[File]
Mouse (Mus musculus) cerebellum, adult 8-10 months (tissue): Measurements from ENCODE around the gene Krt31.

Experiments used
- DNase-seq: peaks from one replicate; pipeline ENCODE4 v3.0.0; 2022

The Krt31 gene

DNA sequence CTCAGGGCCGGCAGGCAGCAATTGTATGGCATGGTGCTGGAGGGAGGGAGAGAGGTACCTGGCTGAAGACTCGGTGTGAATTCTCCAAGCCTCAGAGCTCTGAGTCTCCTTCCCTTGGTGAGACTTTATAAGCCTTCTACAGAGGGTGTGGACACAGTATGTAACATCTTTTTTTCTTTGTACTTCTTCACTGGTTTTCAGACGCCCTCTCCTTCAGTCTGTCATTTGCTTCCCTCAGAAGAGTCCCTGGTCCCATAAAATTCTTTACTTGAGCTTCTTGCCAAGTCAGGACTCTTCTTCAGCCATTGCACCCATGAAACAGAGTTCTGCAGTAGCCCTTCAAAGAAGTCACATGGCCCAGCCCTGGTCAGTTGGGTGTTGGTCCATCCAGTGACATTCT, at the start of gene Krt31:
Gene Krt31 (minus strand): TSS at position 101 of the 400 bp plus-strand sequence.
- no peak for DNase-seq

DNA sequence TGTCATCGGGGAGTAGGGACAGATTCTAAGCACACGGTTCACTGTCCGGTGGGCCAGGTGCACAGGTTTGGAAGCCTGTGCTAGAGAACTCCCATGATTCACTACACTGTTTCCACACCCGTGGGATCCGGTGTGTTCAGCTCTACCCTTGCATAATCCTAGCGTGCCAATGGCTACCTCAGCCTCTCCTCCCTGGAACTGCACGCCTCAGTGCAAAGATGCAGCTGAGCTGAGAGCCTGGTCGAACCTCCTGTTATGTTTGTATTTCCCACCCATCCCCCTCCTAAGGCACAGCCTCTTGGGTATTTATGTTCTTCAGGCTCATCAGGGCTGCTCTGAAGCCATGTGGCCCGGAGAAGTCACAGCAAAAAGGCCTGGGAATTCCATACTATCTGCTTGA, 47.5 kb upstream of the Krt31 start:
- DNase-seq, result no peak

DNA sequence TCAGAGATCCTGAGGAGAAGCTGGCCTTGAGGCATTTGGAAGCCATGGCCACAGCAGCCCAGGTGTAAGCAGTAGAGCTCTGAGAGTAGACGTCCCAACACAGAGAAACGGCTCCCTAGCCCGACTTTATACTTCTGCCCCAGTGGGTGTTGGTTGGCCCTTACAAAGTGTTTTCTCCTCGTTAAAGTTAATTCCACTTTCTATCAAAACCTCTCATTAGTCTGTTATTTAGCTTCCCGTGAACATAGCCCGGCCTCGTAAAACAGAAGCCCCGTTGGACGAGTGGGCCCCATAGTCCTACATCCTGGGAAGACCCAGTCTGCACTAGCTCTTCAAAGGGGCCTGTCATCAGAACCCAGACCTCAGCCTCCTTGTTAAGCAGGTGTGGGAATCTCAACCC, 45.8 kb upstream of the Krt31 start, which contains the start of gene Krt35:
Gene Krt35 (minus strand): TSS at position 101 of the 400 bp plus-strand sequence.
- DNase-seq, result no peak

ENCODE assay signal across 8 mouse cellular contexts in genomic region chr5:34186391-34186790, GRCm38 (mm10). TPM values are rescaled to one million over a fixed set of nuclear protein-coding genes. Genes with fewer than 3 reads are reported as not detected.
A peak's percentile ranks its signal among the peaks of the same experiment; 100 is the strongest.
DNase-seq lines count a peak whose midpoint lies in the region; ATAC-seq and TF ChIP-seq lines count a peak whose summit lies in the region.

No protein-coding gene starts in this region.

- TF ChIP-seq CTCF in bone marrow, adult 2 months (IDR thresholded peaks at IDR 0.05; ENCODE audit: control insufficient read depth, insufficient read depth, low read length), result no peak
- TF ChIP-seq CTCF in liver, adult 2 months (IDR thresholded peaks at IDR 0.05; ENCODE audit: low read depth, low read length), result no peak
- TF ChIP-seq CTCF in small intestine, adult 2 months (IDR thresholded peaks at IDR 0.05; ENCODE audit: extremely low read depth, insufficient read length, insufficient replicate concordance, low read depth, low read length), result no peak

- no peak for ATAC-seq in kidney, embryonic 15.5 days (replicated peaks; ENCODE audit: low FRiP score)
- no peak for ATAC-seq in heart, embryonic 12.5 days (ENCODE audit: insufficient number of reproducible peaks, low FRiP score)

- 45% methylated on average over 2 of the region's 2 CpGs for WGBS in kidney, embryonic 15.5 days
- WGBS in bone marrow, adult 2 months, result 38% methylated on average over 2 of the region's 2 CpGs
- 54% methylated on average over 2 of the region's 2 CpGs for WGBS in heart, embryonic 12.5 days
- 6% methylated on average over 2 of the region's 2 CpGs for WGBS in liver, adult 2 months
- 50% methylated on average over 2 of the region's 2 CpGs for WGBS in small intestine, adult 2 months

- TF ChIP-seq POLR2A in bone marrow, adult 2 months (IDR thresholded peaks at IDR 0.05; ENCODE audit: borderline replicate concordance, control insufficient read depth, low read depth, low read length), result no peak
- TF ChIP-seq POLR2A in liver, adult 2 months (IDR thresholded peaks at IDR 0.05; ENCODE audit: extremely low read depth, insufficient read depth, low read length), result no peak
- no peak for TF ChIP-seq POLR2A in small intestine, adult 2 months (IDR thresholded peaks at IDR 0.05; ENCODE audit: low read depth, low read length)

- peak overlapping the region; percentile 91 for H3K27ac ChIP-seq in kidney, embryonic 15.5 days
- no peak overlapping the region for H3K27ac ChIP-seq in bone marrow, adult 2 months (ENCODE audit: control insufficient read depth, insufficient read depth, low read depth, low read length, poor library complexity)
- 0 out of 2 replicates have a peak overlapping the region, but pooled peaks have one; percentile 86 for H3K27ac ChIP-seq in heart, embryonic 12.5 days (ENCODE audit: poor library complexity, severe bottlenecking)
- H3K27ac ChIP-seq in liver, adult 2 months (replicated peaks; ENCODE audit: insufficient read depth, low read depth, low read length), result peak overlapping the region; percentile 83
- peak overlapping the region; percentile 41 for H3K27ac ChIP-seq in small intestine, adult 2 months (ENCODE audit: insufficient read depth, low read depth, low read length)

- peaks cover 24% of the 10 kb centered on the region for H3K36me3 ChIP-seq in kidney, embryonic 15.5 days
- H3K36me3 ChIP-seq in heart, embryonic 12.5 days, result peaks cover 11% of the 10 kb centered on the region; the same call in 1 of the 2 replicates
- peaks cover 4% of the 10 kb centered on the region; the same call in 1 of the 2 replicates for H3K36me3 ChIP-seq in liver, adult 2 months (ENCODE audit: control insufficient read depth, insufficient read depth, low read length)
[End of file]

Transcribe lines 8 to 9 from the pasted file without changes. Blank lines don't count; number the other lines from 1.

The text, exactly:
DNA sequence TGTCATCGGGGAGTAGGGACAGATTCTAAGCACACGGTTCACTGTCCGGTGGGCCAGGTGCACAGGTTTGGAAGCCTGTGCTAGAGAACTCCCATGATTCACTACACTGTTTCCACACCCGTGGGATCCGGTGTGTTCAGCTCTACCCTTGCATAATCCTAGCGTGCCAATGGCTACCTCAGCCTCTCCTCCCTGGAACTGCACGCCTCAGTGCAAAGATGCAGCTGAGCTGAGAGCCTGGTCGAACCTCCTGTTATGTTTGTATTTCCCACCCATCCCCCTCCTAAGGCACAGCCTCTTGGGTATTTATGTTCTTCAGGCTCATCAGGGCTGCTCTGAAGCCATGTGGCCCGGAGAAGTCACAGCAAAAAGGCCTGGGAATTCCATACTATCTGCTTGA, 47.5 kb upstream of the Krt31 start:
- DNase-seq, result no peak